The Journal of San Diego History
January 1957, Volume 3, Number 1
Jerry MacMullen, Editor

TWO HISTORICAL QUESTIONS, raised by Wilmer Shields’s “Thumbing Through San Diego’s First Directory” in the last issue of the Quarterly, have been answered — or have they?

One question concerned the exact nature of an enterprise listed in the Directory as the S.P.Q.R. Store. Charles Angeir supplied the answer: it was a small variety store, and the initials, its proprietor would explain to the curious, stood for “Small Profit, Quick Returns.”

The second problem was raised by the fact that some of San Diego’s leading citizens were listed as “capitalists” by profession; this led, quite naturally, to curiosity as to what constituted a capitalist. The question may be answered — and on the other hand it may have been made just a bit more confusing — by the discovery that, in a later issue, none other than the famous Wyatt Earp is designated as a capitalist. At the time, Earp — of Dodge City and Tombstone fame as a law-man — owned some racehorses at the old Pacific Beach track, and also operated two gambling-houses. Oh, well — if that doesn’t make one a capitalist, what does?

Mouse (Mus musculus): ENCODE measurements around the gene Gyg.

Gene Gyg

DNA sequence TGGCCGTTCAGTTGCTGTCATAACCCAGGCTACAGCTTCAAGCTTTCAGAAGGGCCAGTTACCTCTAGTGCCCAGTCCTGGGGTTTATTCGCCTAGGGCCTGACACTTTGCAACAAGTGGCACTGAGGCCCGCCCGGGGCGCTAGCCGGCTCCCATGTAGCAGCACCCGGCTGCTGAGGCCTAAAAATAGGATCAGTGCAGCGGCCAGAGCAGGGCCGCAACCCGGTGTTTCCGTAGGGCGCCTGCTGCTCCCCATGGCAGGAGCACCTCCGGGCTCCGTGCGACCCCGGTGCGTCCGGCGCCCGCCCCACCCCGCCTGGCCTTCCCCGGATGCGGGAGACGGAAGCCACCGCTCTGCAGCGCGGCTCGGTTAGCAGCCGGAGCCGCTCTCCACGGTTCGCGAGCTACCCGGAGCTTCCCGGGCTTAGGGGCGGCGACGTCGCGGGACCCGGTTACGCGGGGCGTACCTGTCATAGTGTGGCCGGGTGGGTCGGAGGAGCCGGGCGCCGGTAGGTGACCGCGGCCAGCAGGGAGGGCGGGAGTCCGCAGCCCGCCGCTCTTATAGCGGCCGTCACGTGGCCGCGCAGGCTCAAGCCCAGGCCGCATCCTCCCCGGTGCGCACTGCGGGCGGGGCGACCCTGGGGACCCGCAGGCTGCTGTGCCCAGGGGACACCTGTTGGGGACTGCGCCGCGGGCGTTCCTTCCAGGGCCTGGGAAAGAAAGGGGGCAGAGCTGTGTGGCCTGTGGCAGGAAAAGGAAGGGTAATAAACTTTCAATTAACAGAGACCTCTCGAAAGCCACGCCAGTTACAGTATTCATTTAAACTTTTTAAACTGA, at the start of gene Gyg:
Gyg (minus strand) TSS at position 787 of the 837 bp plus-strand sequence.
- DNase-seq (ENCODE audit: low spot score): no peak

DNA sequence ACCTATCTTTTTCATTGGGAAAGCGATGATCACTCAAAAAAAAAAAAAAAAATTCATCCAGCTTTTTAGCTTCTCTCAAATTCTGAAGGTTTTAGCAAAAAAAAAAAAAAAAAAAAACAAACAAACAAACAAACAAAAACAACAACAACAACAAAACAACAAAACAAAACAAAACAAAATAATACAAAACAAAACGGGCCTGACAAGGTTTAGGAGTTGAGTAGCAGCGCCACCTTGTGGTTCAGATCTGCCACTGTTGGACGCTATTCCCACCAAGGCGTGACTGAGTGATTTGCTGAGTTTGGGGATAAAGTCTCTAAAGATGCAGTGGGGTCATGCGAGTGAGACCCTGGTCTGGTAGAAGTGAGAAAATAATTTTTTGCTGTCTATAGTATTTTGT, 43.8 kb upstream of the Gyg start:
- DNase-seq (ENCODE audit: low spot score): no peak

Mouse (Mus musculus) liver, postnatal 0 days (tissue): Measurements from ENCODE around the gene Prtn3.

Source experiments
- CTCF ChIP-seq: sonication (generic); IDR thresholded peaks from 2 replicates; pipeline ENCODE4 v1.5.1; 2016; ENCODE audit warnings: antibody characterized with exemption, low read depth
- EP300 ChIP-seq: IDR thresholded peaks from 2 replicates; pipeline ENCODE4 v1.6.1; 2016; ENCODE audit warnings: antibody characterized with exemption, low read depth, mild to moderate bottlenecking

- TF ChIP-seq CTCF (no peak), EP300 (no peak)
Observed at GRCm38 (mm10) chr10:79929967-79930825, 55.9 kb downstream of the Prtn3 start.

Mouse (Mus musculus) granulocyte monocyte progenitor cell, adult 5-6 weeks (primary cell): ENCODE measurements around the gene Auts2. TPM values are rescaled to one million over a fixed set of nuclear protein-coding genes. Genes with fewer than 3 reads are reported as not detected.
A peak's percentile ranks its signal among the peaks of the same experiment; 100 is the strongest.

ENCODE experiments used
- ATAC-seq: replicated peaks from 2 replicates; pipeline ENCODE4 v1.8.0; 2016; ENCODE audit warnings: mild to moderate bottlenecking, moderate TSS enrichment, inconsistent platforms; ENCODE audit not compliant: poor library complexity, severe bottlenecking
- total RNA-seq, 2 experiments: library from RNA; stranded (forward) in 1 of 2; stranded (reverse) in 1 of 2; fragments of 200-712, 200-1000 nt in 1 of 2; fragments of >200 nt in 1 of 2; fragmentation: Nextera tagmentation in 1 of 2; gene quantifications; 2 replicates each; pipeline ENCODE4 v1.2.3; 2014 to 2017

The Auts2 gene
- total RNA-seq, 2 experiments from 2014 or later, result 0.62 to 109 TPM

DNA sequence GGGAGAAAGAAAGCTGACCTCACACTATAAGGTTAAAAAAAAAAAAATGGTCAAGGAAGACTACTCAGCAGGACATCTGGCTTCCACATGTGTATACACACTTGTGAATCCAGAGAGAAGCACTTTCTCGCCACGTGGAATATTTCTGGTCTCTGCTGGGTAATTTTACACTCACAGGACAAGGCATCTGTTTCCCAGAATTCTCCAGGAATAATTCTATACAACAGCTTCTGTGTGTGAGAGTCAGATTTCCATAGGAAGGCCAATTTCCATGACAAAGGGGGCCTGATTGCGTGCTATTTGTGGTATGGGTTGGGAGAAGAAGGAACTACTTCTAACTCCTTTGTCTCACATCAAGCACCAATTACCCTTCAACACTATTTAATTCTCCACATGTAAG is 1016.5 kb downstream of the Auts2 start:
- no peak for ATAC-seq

ANOTHER HORTON HOME. Does anyone have a photograph, or detailed information, on the house built by Alonzo E. Horton before he built the one at First and Fir Streets in 1885? It also was on First, at about Date or Elm, and was a replica of his original home of 1868-69, over around Tenth and G Streets. The original house, later owned by Thomas Nesmith, later was moved to Second and Beech Streets. Here it was jacked up, an additional story was built under it, and for years it operated as The Gables, a select boarding-house.

When this building was torn down a few weeks ago to make room for a parking-lot, a reporter called the Serra Museum for information as to its history. When he was told that it was Alonzo E. Horton’s first home in San Diego, there was a brief silence. Then —

“And — just who was Alonzo E. Horton?”